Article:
S03|E01: Fantastic Mr. Phillips, Science & Politics, & Ask Sam

In this week's episode we follow the trail of a very secretive pioneer in eco-activism, look into the long history of the relationship between science and politics including the bizarre Doomsday clock, and Sam answers some listener's questions about spring tails, wind, and Mount Mitchell.

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Parts 1 & 2

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Fantastic Mr. Phillips

In the late sixties, a soap factory in suburban Illinois discovered one of its outflow pipes had been intentionally clogged by an industrial saboteur. Does environmental damage ever demand radical action? And when does environmental protest cross the line and become eco-terrorism?


Interlude

Martha Soukup - flickr Creative Commons

Martha Soukup - flickr Creative Commons

Science & Politics

Activists aren’t the only group that has to wrestle with the question of how far they can push before society starts to think less of them, scientists are trying to figure out how far their credibility can stretch, too. While the scientific community has consistently ranked as one of the most trusted institutions in the country—right up there with doctors and the military—survey after survey has found that among Republicans, faith in science is on the decline. This is particularly true when it comes to certain topics, like the climate.

This is not to lay the problem solely at the feet of the Right. While those same surveys find that liberals profess to believe in science, they’ve got their own subjects where they are skeptical of scientific conclusions: nuclear power and genetically modified crops, to name a few.

In response, later this month scientists, the science adjacent and the scientifically sympathetic will march on Washington and at sister protests across the US. This of course has prompted a whole new round of anxiety in the scientific community. A coastal scientist penned a New York Times op-ed declaring the march would only increase the political polarization of science, which spawned countless blog posts in response.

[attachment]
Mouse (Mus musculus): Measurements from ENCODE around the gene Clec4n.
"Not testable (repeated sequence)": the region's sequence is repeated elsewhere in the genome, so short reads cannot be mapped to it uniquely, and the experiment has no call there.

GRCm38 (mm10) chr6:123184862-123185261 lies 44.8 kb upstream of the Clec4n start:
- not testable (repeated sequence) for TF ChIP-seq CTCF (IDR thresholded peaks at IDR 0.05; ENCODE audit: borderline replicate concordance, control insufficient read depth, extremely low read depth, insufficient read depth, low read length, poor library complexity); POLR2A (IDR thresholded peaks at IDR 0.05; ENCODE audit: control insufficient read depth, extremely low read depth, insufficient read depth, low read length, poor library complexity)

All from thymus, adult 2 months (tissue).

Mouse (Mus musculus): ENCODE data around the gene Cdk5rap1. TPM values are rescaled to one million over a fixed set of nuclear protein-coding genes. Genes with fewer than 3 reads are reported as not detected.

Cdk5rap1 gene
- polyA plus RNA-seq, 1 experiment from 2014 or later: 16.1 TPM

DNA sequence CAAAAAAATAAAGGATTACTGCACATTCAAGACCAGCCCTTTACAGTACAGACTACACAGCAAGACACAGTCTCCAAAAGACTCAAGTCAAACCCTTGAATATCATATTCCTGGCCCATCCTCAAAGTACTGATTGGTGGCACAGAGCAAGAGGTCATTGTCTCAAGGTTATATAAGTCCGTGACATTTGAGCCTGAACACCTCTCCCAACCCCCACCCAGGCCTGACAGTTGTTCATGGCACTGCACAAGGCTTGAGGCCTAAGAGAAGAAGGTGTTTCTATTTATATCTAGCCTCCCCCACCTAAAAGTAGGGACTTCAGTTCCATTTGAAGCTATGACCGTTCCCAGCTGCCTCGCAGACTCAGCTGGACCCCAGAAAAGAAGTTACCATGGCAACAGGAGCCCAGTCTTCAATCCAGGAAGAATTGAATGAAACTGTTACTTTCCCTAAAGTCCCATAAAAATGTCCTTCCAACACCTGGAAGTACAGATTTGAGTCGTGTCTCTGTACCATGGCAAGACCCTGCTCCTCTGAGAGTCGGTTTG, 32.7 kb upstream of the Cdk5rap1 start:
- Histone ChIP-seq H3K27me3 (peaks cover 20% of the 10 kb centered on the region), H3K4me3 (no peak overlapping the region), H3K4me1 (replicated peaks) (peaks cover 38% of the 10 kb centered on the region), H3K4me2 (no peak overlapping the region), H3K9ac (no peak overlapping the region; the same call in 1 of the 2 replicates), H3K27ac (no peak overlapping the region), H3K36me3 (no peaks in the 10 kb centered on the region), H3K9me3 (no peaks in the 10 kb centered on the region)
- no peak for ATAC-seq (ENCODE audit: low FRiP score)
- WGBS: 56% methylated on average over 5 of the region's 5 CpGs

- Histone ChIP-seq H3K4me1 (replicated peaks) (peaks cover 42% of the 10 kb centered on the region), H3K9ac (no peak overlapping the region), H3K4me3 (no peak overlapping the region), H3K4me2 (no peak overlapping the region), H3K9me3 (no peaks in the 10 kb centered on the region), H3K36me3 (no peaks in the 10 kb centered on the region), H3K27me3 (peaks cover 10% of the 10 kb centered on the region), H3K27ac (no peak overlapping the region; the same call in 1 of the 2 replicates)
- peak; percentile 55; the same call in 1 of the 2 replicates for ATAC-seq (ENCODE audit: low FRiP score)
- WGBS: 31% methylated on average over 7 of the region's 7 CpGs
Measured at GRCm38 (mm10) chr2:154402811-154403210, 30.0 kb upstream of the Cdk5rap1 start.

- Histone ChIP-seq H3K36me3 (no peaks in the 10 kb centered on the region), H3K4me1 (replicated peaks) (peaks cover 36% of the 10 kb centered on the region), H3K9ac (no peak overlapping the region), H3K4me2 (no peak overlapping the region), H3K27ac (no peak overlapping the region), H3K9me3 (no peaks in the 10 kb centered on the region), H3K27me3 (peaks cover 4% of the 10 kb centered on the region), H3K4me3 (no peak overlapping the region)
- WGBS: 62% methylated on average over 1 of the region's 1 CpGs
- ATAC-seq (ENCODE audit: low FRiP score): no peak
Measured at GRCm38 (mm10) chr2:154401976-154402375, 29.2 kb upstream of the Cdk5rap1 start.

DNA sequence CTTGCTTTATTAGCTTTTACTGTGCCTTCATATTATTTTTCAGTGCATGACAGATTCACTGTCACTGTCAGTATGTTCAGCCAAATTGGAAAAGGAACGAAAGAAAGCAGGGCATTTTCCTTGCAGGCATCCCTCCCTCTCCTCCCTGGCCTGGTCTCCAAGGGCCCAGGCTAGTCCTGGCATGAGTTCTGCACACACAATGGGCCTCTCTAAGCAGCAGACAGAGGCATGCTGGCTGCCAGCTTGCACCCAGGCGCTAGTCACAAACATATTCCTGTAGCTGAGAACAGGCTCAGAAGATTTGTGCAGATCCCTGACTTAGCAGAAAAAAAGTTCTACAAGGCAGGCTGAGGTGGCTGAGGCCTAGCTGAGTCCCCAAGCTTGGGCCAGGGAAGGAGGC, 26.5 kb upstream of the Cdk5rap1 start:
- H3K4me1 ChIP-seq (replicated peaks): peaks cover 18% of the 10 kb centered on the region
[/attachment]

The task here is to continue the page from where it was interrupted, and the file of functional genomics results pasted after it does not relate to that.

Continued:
But can we really say that science has never been partisan? We spoke with Rob Meyer, a writer for The Atlantic about how, going all the way back to the 1940s, scientists have put out the nation’s longest running political advocacy gimmick: the Doomsday Clock.

The Bulletin of the Atomic Scientists manages the clock, the symbolic warning system that indicates how close we are to nuclear or existential catastrophe. That clock is now the closest it's ever been to "midnight" or the end of the world as we know it.


Part 3

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Ask Sam: Snow Fleas, Wind, & Mt. Mitchell

What are all those tiny little black bugs that show up in the snow, is there more wind than there used to be, and what's the deal with Mount Mitchell saying it's the highest peak east of the Mississippi?

If you’ve got a question for our Ask Sam hotline, give us a call! We’re always looking for rabbit holes to dive down into. Leave us a voicemail at: 1-844-GO-OTTER (844-466-8837). Don’t forget to leave a number so we can call you back.


Outside/In was produced this week by:

Sam Evans-Brown, Maureen McMurray, Taylor Quimby, Molly Donahue, Jimmy Gutierrez, and Logan Shannon.

Our theme music is by Breakmaster Cylinder

If you’ve got a question for our Ask Sam hotline, give us a call! We’re always looking for rabbit holes to dive down into. Leave us a voicemail at: 1-844-GO-OTTER (844-466-8837). Don’t forget to leave a number so we can call you back.

This week’s episode includes tracks from Jason Leonard, Blue Dot Sessions, Podington Bear, El Palteado, and Jahzzar. Check out the Free Music Archive for more tracks from these artists.